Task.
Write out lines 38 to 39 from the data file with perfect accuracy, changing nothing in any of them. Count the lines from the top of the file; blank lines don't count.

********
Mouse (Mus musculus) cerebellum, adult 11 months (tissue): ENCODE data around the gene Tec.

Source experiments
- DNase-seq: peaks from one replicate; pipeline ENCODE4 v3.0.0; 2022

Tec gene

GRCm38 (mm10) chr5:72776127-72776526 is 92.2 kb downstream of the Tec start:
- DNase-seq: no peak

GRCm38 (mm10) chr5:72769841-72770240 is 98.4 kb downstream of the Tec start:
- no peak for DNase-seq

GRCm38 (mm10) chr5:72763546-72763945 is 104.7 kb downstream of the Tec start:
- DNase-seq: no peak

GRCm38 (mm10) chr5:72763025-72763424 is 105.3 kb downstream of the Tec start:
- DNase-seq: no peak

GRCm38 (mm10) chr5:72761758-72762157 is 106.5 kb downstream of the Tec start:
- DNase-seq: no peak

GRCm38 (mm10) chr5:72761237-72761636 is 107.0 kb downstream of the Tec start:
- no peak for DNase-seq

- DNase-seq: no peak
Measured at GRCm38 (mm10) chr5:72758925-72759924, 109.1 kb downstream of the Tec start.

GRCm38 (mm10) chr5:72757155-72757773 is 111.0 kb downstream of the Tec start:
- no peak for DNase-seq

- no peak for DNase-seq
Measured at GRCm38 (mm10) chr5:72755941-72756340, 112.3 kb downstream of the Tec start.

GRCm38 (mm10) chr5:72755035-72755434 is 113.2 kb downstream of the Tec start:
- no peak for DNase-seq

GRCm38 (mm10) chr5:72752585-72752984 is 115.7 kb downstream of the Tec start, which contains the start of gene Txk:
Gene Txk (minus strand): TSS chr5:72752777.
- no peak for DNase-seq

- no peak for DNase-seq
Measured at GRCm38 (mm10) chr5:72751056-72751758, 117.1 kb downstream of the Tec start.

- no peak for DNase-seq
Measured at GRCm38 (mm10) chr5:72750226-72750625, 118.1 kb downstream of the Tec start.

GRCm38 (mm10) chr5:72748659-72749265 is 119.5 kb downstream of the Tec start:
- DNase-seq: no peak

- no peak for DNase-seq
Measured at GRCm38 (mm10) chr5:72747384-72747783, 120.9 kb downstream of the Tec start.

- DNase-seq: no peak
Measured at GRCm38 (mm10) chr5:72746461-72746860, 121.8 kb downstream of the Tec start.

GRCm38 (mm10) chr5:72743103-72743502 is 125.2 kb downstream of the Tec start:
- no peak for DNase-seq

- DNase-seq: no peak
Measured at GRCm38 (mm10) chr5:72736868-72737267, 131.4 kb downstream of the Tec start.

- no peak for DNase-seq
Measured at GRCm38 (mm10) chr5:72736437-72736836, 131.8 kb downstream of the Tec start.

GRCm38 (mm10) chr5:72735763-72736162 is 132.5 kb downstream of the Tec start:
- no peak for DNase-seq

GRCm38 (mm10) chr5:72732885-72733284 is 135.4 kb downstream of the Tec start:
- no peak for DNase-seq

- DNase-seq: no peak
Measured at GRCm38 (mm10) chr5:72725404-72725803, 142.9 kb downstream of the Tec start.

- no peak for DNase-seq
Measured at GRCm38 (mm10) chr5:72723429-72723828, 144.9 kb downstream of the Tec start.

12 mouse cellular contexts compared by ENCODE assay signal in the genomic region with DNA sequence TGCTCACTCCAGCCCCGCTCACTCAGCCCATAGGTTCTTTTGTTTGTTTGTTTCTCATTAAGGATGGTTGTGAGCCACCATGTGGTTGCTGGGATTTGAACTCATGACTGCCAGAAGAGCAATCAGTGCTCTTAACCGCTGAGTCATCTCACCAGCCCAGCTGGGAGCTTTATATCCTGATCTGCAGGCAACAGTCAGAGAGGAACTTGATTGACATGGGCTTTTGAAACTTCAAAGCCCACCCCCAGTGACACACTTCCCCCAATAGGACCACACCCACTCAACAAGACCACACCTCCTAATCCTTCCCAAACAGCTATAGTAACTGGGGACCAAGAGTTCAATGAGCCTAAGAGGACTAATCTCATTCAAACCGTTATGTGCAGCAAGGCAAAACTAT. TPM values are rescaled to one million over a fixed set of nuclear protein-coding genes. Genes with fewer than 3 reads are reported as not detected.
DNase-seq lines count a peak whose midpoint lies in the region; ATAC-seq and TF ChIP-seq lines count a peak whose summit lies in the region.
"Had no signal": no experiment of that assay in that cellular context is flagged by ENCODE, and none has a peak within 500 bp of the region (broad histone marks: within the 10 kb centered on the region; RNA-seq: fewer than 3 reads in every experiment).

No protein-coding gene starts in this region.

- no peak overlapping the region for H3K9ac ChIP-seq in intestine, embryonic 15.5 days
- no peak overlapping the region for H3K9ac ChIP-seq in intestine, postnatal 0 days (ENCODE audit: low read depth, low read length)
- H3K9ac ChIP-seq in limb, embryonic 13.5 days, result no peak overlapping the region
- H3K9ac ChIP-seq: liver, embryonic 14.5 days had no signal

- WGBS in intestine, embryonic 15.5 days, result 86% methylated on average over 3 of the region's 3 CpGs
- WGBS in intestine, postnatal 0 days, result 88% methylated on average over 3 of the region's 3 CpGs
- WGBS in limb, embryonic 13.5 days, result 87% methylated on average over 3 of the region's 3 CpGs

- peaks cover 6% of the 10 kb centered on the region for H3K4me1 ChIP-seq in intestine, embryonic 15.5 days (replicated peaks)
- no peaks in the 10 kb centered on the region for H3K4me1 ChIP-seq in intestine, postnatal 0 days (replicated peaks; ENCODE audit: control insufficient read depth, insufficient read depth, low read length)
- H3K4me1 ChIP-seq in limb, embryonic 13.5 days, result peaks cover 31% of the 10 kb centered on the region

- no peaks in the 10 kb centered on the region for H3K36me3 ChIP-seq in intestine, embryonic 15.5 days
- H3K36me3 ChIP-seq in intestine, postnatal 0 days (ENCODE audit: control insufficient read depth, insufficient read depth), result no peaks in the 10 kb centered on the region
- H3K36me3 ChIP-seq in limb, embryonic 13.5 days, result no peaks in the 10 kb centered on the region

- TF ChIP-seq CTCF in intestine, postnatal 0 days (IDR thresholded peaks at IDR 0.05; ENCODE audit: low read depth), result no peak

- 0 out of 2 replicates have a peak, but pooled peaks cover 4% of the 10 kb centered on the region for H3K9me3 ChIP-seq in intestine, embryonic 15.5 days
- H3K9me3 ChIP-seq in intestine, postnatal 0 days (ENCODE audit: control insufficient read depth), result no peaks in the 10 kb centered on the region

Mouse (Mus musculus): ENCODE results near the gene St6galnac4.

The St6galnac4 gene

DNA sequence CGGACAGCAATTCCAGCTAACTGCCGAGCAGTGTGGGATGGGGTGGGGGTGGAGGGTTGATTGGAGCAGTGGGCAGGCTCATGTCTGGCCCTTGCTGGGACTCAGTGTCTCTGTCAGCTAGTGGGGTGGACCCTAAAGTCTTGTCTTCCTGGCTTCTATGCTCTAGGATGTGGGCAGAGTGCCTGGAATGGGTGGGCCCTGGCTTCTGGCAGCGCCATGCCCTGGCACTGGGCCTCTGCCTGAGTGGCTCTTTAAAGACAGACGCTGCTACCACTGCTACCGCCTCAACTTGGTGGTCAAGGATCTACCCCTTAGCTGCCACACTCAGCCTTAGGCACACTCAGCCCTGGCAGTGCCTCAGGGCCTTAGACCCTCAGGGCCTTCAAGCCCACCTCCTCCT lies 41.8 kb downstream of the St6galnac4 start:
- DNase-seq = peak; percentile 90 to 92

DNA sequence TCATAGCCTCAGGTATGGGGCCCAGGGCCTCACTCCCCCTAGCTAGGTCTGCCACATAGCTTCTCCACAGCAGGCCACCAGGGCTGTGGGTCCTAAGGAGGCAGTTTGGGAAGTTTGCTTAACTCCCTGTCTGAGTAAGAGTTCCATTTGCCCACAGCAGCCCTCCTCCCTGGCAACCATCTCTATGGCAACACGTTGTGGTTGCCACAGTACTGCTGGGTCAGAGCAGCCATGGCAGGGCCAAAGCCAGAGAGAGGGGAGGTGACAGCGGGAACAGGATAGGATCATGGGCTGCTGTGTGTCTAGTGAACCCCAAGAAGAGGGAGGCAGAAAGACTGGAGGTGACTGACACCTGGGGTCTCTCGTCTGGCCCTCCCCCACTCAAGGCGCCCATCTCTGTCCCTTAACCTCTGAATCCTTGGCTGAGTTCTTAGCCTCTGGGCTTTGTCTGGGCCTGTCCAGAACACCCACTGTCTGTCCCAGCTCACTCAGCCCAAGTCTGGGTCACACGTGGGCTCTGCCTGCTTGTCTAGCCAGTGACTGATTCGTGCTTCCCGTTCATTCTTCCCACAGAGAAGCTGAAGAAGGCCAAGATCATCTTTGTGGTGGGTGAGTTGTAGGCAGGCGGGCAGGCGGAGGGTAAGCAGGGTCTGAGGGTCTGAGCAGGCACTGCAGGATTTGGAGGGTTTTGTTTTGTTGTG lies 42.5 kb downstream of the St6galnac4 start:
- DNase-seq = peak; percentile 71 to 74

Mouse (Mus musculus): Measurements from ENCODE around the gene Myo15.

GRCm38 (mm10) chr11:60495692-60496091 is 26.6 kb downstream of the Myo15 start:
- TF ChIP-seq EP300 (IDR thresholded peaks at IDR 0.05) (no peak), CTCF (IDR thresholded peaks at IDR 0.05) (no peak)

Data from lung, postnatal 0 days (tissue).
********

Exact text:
GRCm38 (mm10) chr5:72743103-72743502 is 125.2 kb downstream of the Tec start:
- no peak for DNase-seq